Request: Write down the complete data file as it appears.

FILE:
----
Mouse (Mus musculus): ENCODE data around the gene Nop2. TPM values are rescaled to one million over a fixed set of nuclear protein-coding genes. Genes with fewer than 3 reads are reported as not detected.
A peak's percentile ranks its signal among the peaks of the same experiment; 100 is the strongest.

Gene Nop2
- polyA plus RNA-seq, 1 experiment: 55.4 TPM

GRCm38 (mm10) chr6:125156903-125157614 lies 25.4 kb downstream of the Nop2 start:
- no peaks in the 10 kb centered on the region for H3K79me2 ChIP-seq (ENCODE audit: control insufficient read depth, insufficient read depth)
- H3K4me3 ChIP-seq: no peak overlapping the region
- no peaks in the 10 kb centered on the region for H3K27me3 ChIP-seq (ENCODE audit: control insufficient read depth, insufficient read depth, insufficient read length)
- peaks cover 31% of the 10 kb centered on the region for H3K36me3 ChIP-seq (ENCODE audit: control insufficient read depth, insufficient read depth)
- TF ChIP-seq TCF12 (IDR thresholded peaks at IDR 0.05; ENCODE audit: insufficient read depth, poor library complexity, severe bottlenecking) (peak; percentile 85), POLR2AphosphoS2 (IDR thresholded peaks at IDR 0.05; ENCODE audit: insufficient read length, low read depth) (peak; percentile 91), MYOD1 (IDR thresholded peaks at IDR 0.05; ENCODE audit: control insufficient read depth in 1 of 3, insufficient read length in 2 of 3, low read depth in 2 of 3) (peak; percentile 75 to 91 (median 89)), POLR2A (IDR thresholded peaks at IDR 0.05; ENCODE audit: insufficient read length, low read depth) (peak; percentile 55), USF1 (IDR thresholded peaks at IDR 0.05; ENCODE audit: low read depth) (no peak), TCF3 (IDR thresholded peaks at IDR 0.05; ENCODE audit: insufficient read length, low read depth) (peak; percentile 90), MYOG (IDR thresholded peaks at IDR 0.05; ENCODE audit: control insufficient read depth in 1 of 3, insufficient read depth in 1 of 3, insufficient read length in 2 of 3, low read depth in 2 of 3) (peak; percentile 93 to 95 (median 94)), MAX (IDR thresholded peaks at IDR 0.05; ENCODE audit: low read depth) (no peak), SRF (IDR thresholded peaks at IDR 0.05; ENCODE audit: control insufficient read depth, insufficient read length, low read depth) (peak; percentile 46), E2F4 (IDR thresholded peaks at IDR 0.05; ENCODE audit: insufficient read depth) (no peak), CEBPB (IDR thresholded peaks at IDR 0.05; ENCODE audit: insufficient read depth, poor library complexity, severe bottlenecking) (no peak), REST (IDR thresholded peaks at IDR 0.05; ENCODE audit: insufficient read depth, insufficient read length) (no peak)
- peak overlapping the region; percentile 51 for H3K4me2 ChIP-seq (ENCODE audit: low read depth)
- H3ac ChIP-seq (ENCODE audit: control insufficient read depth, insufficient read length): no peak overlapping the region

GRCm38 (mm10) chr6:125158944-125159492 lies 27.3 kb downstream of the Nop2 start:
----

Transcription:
Mouse (Mus musculus): ENCODE data around the gene Nop2. TPM values are rescaled to one million over a fixed set of nuclear protein-coding genes. Genes with fewer than 3 reads are reported as not detected.
A peak's percentile ranks its signal among the peaks of the same experiment; 100 is the strongest.

Gene Nop2
- polyA plus RNA-seq, 1 experiment: 55.4 TPM

GRCm38 (mm10) chr6:125156903-125157614 lies 25.4 kb downstream of the Nop2 start:
- no peaks in the 10 kb centered on the region for H3K79me2 ChIP-seq (ENCODE audit: control insufficient read depth, insufficient read depth)
- H3K4me3 ChIP-seq: no peak overlapping the region
- no peaks in the 10 kb centered on the region for H3K27me3 ChIP-seq (ENCODE audit: control insufficient read depth, insufficient read depth, insufficient read length)
- peaks cover 31% of the 10 kb centered on the region for H3K36me3 ChIP-seq (ENCODE audit: control insufficient read depth, insufficient read depth)
- TF ChIP-seq TCF12 (IDR thresholded peaks at IDR 0.05; ENCODE audit: insufficient read depth, poor library complexity, severe bottlenecking) (peak; percentile 85), POLR2AphosphoS2 (IDR thresholded peaks at IDR 0.05; ENCODE audit: insufficient read length, low read depth) (peak; percentile 91), MYOD1 (IDR thresholded peaks at IDR 0.05; ENCODE audit: control insufficient read depth in 1 of 3, insufficient read length in 2 of 3, low read depth in 2 of 3) (peak; percentile 75 to 91 (median 89)), POLR2A (IDR thresholded peaks at IDR 0.05; ENCODE audit: insufficient read length, low read depth) (peak; percentile 55), USF1 (IDR thresholded peaks at IDR 0.05; ENCODE audit: low read depth) (no peak), TCF3 (IDR thresholded peaks at IDR 0.05; ENCODE audit: insufficient read length, low read depth) (peak; percentile 90), MYOG (IDR thresholded peaks at IDR 0.05; ENCODE audit: control insufficient read depth in 1 of 3, insufficient read depth in 1 of 3, insufficient read length in 2 of 3, low read depth in 2 of 3) (peak; percentile 93 to 95 (median 94)), MAX (IDR thresholded peaks at IDR 0.05; ENCODE audit: low read depth) (no peak), SRF (IDR thresholded peaks at IDR 0.05; ENCODE audit: control insufficient read depth, insufficient read length, low read depth) (peak; percentile 46), E2F4 (IDR thresholded peaks at IDR 0.05; ENCODE audit: insufficient read depth) (no peak), CEBPB (IDR thresholded peaks at IDR 0.05; ENCODE audit: insufficient read depth, poor library complexity, severe bottlenecking) (no peak), REST (IDR thresholded peaks at IDR 0.05; ENCODE audit: insufficient read depth, insufficient read length) (no peak)
- peak overlapping the region; percentile 51 for H3K4me2 ChIP-seq (ENCODE audit: low read depth)
- H3ac ChIP-seq (ENCODE audit: control insufficient read depth, insufficient read length): no peak overlapping the region

GRCm38 (mm10) chr6:125158944-125159492 lies 27.3 kb downstream of the Nop2 start: